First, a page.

Thomas Cahill, professor emeritus of physics and atmospheric sciences in the Department of Land, Air and Water Resources, is the lead scientist on a study released by the American Lung Association that examined particulate pollution from traffic on major thoroughfares in Sacramento. "Smoking cars appear to be getting a free ride, and they are much more important in terms of the material (they emit) and toxicity than are big diesel trucks," said Cahill. “These cars should be controlled." (Sacramento Bee article) KCRA Channel 3 reported on a related study involving Cahill and students from Mira Loma, Luther Burbank, and Davis High schools who examined asthma's link to indoor air quality. Cahill and the students used high-tech filters to trap the tiniest particles from airborne dust, car soot, and other sources. These particles go deep into the lungs where they can cause permanent damage, according to Cahill. The group determined that students track the particles into classrooms from outdoors. They came up with simple, affordable solutions that can be used at home.

Thomas Cahill
(530) 752-4674
[email protected]

Sacramento Bee
KCRA Channel 3


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Whole Grain White Bread?: Lucia Kaiser Reports
Lucia Kaiser, specialist in Cooperative Extension in the Department of Nutrition, analyzed new bread products baked by Sacramento companies that are aimed at consumers who enjoy white bread but want the health benefits of whole grain.

Kaiser commented that the new Sara Lee and Interstate breads “are much more similar to commercial whole wheat bread in their fiber content than white bread." Consumers say that the new whole-grain breads taste like white bread.

Sacramento Bee

Lucia Kaiser
Community Nutrition Specialist
Department of Nutrition
[email protected]
(530) 754-9063

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Did You Know?... Ants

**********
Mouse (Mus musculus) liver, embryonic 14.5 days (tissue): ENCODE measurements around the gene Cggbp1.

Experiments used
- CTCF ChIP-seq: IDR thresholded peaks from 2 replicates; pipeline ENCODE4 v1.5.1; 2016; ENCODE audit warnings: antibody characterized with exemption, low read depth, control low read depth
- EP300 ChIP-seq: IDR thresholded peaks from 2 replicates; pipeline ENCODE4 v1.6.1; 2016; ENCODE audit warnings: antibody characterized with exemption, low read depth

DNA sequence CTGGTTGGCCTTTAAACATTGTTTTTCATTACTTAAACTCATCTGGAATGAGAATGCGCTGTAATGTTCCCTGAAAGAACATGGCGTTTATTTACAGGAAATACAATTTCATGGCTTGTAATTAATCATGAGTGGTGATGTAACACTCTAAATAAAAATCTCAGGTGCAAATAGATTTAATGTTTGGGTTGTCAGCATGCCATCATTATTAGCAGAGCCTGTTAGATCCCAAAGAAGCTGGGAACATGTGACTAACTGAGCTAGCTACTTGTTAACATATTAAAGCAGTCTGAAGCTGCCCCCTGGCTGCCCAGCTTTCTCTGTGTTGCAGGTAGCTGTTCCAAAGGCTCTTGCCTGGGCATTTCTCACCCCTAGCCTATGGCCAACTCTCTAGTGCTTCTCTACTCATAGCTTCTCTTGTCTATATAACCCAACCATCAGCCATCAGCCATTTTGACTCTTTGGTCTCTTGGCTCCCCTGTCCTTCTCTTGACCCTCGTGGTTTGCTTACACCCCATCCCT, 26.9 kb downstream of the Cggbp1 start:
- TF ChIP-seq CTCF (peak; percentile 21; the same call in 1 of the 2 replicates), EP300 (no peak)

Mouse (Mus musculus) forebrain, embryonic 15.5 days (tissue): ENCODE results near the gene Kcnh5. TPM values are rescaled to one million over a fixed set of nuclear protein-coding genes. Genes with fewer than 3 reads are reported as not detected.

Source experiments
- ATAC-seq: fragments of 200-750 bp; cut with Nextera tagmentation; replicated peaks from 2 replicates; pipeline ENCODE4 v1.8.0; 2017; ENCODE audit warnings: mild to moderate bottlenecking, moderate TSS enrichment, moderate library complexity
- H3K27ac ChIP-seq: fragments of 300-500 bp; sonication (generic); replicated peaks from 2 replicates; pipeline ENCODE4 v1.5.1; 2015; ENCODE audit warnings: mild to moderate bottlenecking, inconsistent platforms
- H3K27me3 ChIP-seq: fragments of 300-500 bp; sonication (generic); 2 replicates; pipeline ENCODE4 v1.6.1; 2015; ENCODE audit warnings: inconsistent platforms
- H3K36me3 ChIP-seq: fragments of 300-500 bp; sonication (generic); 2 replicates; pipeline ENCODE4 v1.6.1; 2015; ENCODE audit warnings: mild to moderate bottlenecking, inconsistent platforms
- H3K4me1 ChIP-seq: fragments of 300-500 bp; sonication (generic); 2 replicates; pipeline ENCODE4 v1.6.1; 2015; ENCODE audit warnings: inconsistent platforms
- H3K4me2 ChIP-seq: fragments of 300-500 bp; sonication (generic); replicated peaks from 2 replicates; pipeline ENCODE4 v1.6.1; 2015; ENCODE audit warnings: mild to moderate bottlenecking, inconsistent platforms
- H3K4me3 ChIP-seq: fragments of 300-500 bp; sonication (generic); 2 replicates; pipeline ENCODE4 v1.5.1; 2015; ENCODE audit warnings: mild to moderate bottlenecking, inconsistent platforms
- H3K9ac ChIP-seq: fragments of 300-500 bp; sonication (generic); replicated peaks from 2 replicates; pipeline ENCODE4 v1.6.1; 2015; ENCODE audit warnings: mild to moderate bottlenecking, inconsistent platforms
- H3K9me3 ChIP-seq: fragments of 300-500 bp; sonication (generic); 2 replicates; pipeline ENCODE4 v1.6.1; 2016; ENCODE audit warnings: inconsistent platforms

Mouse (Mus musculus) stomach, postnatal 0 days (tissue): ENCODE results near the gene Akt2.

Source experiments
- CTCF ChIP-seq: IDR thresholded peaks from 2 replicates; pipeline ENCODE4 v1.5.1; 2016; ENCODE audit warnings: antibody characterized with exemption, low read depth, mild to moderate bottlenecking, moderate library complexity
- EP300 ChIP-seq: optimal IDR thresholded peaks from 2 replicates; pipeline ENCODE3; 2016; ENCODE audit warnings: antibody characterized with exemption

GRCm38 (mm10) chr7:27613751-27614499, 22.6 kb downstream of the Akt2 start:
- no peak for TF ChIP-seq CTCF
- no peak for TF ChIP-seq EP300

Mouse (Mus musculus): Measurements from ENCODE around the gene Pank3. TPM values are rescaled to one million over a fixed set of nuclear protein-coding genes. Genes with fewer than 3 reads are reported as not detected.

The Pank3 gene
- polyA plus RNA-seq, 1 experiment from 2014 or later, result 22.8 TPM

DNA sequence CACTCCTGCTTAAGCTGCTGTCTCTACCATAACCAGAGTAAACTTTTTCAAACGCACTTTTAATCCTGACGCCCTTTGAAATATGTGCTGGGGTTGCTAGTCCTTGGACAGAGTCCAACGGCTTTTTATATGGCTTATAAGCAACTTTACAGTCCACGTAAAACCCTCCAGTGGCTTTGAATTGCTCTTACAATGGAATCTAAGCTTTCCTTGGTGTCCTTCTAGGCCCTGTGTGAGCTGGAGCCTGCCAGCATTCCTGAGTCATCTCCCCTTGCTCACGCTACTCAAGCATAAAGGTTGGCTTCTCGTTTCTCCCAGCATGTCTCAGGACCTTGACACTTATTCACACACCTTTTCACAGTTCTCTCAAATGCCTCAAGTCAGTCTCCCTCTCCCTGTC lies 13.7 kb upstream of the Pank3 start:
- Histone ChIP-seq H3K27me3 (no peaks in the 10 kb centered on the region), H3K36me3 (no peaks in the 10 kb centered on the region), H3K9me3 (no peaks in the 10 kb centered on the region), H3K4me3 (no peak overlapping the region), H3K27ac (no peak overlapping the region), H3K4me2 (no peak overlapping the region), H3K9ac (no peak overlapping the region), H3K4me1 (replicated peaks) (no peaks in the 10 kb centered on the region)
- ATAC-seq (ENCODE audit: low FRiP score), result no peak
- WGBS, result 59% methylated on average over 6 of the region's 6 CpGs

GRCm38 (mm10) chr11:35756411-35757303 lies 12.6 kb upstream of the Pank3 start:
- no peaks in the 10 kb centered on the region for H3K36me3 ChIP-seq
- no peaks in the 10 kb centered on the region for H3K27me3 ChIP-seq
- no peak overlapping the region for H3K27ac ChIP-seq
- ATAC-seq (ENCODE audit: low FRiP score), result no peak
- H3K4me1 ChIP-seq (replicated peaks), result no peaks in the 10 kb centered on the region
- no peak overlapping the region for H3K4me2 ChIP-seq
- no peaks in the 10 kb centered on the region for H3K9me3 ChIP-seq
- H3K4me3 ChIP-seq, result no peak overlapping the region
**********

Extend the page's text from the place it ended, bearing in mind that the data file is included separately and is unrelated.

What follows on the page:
Ever wonder how many ants are in a colony? Danielle DuCharme, specialist and spokeswoman for the Bohart Museum of Entomology, says that usually ant colonies contain several hundred ants, although different species develop colonies that range in size from 10 members to 10 million individual ants. Phil Ward, professor of entomology and an expert on ants, adds that in this area you would see colonies of several hundred ants -- around 500.

Gilroy Dispatch

For more on ants and other insects, visit the Bohart Museum of Entomology page:
http://bohart.ucdavis.edu

The Statewide Integrated Pest Management Program has information on identifying and controlling ants in home, garden, and agricultural situations. Visit the IPM page:
http://ipm.ucdavis.edu


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“Terroir” Conference, March 19–22, 2006
Researchers and wine industry representatives will gather March 19–22, 2006, at UC Davis for an international conference, "Terroir 2006: A Dialogue Between Earth Scientists and Winemakers." The conference will be hosted by the Robert Mondavi Institute for Wine and Food Science. Keynote speaker for the conference is Jancis Robinson, a wine writer and editor of the Oxford Companion to Wine. Other speakers include winemakers, wine writers, and academics, who will address terroir around the world, geology, soils, nutrients, climate, water, and the impact of global climate change. Field trips to vineyards in the Napa and Sonoma valleys and the Sierra foothills are included in the program, and a reception and dinner will be held at the Culinary Institute of America in St. Helena. Conference program and speaker information:
http://terroir2006.ucdavis.edu/


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Arboretum Events
Tours meet at the Buehler Alumni and Visitors Center and start at 10:00 a.m.

Sunday, August 14: Get Away to the Redwoods -- in Davis!
Enjoy a fresh, cool, and shady respite from the summer heat.

Sunday, August 21: Redwoods in the Summer Heat
Learn about the adaptations that keep redwoods cool in mid-summer.

Saturday, August 27: Life and Times of a Redwood
Some of the longest-lived organisms on the planet, redwoods can survive drought, fire, pests, and predators.

For information on arboretum events:
(530) 752-4880
http://arboretum.ucdavis.edu/calendar.htm


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Visit CA&ES Currents online at http://caes.ucdavis.edu/NewsEvents/currents.

CA&ES Currents, the faculty/staff newsletter of the College of Agricultural and Environmental Sciences at UC Davis, is published on the first and third Thursday of each month (in July and August, only on the first Thursday.)

News deadline is noon Monday preceding Thursday publication. Send news items to editor, [email protected].

Issue Editor:
Ann Filmer
(530) 754-6788
[email protected]

Contributors: Ann Filmer, Thomas Kaiser, Rhoda McKnight, Neal Van Alfen, John Weston.